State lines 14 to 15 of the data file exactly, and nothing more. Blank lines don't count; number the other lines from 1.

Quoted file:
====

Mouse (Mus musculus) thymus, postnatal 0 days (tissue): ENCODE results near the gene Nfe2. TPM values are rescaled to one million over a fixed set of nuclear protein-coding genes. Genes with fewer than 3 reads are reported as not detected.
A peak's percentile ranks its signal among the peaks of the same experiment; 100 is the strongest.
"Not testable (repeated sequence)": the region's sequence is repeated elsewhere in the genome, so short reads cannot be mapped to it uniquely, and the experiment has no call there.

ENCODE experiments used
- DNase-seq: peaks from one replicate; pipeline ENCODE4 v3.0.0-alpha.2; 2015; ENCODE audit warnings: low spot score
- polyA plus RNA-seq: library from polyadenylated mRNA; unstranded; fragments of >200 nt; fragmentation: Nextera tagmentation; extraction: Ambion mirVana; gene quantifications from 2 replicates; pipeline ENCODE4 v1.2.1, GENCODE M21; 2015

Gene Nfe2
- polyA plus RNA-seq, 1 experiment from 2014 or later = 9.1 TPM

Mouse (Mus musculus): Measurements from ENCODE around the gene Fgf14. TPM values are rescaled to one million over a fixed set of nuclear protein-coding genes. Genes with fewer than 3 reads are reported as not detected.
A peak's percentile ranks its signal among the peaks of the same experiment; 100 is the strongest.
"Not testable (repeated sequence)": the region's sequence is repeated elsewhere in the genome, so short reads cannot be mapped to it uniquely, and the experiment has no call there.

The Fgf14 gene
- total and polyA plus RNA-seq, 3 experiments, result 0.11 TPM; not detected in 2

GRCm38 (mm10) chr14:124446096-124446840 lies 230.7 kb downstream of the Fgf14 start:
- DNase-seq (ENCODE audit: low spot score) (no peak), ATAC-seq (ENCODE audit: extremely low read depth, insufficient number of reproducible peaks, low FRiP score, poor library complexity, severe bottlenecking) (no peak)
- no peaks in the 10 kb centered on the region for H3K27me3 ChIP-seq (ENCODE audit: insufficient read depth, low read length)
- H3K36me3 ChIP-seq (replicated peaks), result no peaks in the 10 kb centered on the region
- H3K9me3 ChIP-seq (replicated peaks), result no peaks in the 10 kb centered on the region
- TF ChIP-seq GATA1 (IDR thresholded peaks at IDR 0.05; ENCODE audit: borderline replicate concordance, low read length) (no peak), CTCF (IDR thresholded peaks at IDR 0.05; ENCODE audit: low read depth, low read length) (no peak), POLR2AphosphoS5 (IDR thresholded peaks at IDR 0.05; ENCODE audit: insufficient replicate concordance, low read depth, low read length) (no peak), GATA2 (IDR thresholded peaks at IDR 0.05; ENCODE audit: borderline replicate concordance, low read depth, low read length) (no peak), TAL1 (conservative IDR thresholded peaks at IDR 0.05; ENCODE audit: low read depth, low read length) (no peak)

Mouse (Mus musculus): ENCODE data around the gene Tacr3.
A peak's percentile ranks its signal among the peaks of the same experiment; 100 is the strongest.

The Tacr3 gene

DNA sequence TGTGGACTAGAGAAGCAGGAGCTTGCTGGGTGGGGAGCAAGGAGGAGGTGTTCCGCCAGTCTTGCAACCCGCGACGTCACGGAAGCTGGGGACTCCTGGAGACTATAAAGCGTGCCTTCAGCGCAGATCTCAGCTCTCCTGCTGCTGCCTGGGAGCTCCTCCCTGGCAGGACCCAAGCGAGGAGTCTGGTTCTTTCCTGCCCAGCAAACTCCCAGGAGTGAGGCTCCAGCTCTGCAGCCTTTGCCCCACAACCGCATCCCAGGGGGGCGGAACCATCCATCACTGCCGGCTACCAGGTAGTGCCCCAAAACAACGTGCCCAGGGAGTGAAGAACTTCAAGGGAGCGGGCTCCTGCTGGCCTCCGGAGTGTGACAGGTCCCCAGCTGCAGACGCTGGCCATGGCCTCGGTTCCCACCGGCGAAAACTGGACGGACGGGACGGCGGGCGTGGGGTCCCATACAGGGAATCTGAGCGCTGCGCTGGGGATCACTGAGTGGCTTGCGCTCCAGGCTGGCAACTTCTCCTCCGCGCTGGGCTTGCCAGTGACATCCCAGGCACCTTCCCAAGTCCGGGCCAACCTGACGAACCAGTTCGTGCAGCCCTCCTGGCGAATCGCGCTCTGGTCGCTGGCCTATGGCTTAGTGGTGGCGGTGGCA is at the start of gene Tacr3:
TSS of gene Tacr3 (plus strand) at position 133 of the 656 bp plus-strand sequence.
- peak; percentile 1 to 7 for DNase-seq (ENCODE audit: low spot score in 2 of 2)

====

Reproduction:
GRCm38 (mm10) chr14:124446096-124446840 lies 230.7 kb downstream of the Fgf14 start:
- DNase-seq (ENCODE audit: low spot score) (no peak), ATAC-seq (ENCODE audit: extremely low read depth, insufficient number of reproducible peaks, low FRiP score, poor library complexity, severe bottlenecking) (no peak)